I stepped in front of the school yard, facing the compound of St. Peter’s RC School. A sea of children dressed in bright red, green, and yellow colors were congregated in a somewhat orderly fashion. A colorful banner hung over the school entrance with Independence Day scripted across it. Alternating-colored pennants zig-zagged back and forth over the lot. Two large trucks hauling massive speakers boomed with patriotic Grenadian folk music. The vibrations from the booming speakers shook not only the ground below my feet, but my ear drums as well.
The first truck kicked to a start and left the compound as the children of the pre-school followed behind it, shuffled along by the teachers like sheep in a flock. Following them was the kindergartners, first graders, second graders, and so on. Once the whole student body of St. Peter’s RC had begun the parade, the students of the remaining schools in Gouyave followed suit. All in all, there were about four or five different schools gathered that morning for the traditional community parade to celebrate Grenada’s National Day of Colours.
Each year on February 6, the day before Independence Day, Grenada celebrates National Colours Day with parades, songs, dancing, and other cultural performances. Much like the 4th of July in the States, everyone wears at least one, if not all, of the national colors that day. The color red represents courage and vitality, yellow for wisdom and warmth, and green for vegetation and agriculture. Also a tribute to the Rastafarian influence in the heritage of the country, the red, yellow, and green colors serve for a brilliant display of national pride. There’s a certain vibrancy to the colors that conveys a passion for life that I believe properly suits the culture and people of Grenada. It is much different from the red, white, and blue of the USA that I was used to wearing when celebrating every 4th of July. But that was okay with me; these are their colors, their country, their pride.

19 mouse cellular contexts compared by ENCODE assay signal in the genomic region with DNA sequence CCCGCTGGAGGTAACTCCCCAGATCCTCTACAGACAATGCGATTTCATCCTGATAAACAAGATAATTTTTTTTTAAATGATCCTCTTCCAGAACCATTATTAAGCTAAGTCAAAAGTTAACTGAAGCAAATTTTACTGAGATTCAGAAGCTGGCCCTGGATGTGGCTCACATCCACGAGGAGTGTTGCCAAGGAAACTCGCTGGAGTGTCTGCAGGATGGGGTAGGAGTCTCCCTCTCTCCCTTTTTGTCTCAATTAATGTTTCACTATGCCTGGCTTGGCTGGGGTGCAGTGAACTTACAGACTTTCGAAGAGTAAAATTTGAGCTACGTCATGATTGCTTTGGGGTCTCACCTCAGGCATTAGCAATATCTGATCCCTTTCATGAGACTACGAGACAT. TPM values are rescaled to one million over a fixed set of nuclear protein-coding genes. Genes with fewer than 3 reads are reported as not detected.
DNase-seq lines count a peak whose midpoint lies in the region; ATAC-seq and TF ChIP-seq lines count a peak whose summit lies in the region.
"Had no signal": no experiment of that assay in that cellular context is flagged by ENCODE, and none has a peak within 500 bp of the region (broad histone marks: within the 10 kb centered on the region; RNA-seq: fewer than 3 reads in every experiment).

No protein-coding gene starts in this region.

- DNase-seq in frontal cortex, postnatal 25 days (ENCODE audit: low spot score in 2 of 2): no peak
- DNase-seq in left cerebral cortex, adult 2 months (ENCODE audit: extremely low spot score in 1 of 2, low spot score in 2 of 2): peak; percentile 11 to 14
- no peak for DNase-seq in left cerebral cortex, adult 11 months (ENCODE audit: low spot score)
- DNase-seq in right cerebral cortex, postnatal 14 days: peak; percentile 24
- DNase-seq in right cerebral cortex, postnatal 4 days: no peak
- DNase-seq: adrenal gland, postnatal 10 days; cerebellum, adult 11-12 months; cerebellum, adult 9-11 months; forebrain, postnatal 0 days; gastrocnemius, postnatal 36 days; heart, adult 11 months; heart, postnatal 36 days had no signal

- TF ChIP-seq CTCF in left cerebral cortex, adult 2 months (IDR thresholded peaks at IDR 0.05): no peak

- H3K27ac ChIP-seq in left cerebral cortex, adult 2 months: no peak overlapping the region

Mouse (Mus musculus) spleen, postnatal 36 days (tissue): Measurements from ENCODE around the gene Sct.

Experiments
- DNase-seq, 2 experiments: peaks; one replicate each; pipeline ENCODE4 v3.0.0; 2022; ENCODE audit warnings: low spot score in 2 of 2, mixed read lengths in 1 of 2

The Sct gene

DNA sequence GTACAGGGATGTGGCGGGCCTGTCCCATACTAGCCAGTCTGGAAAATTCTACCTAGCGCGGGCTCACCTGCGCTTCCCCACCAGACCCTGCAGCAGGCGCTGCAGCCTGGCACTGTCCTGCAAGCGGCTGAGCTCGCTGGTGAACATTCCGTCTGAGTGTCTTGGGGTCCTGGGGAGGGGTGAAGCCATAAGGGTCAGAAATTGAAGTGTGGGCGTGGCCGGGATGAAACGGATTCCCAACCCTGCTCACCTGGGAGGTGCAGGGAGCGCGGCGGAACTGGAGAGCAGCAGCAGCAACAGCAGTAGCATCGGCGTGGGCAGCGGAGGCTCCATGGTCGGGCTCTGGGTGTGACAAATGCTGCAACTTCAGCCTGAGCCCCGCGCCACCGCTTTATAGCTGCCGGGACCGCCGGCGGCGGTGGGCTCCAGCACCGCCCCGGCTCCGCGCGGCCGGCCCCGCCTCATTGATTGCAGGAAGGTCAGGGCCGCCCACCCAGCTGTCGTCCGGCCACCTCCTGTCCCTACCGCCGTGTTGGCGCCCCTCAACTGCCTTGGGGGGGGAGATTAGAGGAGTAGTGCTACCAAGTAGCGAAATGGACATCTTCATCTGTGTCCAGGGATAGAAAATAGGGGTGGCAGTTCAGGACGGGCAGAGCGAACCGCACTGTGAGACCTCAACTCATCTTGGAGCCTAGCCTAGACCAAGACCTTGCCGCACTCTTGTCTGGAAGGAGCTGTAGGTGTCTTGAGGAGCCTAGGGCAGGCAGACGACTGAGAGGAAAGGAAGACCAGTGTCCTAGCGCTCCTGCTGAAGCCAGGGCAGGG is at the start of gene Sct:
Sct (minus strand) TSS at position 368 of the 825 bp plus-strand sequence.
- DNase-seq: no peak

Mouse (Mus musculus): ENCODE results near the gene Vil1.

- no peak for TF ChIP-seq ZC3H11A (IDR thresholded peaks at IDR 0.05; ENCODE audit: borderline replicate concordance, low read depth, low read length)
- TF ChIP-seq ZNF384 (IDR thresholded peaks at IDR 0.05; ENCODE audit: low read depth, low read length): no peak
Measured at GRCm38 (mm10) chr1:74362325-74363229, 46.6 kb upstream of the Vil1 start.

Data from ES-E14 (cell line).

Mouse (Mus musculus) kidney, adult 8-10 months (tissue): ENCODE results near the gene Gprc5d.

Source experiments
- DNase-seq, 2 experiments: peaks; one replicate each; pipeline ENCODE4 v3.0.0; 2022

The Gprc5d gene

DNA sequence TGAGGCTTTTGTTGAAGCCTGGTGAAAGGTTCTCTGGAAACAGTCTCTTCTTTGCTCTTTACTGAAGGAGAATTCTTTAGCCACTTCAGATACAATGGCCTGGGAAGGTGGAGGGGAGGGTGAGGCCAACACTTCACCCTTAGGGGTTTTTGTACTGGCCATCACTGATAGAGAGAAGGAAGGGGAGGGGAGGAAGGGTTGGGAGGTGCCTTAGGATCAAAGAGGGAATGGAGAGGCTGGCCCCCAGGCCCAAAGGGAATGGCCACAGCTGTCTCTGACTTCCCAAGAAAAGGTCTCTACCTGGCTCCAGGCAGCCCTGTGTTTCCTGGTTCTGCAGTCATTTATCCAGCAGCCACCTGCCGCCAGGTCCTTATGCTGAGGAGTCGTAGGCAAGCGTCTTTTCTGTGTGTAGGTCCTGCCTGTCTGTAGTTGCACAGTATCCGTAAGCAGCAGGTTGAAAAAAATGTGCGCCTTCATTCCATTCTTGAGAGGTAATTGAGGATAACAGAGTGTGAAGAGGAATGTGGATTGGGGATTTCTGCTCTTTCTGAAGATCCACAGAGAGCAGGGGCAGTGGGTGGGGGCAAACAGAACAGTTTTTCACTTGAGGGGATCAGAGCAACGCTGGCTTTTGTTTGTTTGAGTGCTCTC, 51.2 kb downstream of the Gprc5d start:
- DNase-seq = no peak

I walked alongside the parade, keeping an eye on the whereabouts of my third graders and doing my part to ensure we returned with as many students as we had when we left. That didn’t stop me, however, from taking in the tremendous scene around me. I stopped frequently for pictures, blown away by the almost overwhelming mass of red, yellow, and green that snaked endlessly along the road in front of me and behind me. Humble homes of other various colors stood above and below us on either side of the hilly road. Trees reached to the sky above them, some of them tall enough to cast a merciful shade from the overbearing sun. The sun was burning hot that day, as it was the first cloudless, clear day we’ve had in weeks. (Attributed to the influence of global warming, this year the rainy season has long-passed its traditional January 1st deadline and has now stretched into February).